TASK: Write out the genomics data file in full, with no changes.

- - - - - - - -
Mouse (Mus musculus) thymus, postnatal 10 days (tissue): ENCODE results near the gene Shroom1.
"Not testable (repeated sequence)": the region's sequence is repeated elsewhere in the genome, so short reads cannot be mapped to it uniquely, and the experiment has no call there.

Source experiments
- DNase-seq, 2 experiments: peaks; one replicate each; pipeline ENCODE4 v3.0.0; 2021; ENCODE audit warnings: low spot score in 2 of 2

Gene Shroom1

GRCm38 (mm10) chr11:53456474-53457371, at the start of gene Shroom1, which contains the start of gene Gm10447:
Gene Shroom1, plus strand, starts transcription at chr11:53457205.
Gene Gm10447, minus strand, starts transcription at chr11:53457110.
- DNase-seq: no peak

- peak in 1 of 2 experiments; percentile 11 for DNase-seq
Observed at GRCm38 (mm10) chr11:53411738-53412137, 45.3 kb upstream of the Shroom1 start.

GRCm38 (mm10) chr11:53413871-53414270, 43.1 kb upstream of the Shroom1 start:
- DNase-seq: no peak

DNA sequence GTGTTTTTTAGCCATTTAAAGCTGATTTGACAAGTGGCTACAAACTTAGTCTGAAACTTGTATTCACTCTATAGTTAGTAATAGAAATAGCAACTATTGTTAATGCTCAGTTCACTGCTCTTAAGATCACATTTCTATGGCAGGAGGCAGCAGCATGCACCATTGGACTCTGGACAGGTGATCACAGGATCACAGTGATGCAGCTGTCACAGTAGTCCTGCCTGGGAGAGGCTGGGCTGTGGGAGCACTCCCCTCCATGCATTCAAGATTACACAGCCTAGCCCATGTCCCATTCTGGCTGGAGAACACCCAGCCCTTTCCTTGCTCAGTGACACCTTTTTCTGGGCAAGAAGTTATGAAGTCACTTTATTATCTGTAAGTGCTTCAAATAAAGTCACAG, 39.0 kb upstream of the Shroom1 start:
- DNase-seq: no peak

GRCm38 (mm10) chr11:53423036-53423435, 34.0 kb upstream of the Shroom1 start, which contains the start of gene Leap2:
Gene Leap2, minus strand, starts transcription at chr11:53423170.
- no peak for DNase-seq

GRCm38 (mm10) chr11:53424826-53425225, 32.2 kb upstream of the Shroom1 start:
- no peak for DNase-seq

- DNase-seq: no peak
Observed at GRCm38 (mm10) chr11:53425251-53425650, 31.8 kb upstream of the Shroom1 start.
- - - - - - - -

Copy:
Mouse (Mus musculus) thymus, postnatal 10 days (tissue): ENCODE results near the gene Shroom1.
"Not testable (repeated sequence)": the region's sequence is repeated elsewhere in the genome, so short reads cannot be mapped to it uniquely, and the experiment has no call there.

Source experiments
- DNase-seq, 2 experiments: peaks; one replicate each; pipeline ENCODE4 v3.0.0; 2021; ENCODE audit warnings: low spot score in 2 of 2

Gene Shroom1

GRCm38 (mm10) chr11:53456474-53457371, at the start of gene Shroom1, which contains the start of gene Gm10447:
Gene Shroom1, plus strand, starts transcription at chr11:53457205.
Gene Gm10447, minus strand, starts transcription at chr11:53457110.
- DNase-seq: no peak

- peak in 1 of 2 experiments; percentile 11 for DNase-seq
Observed at GRCm38 (mm10) chr11:53411738-53412137, 45.3 kb upstream of the Shroom1 start.

GRCm38 (mm10) chr11:53413871-53414270, 43.1 kb upstream of the Shroom1 start:
- DNase-seq: no peak

DNA sequence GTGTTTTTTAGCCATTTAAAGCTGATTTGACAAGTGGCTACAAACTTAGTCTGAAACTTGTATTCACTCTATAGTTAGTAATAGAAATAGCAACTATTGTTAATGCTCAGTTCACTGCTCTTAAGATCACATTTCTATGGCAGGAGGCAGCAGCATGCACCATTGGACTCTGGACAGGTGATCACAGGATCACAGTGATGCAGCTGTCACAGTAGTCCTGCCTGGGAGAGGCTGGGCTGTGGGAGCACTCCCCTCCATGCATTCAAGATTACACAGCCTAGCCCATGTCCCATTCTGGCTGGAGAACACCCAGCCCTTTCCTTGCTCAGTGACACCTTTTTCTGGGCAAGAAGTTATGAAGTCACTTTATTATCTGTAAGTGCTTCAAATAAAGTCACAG, 39.0 kb upstream of the Shroom1 start:
- DNase-seq: no peak

GRCm38 (mm10) chr11:53423036-53423435, 34.0 kb upstream of the Shroom1 start, which contains the start of gene Leap2:
Gene Leap2, minus strand, starts transcription at chr11:53423170.
- no peak for DNase-seq

GRCm38 (mm10) chr11:53424826-53425225, 32.2 kb upstream of the Shroom1 start:
- no peak for DNase-seq

- DNase-seq: no peak
Observed at GRCm38 (mm10) chr11:53425251-53425650, 31.8 kb upstream of the Shroom1 start.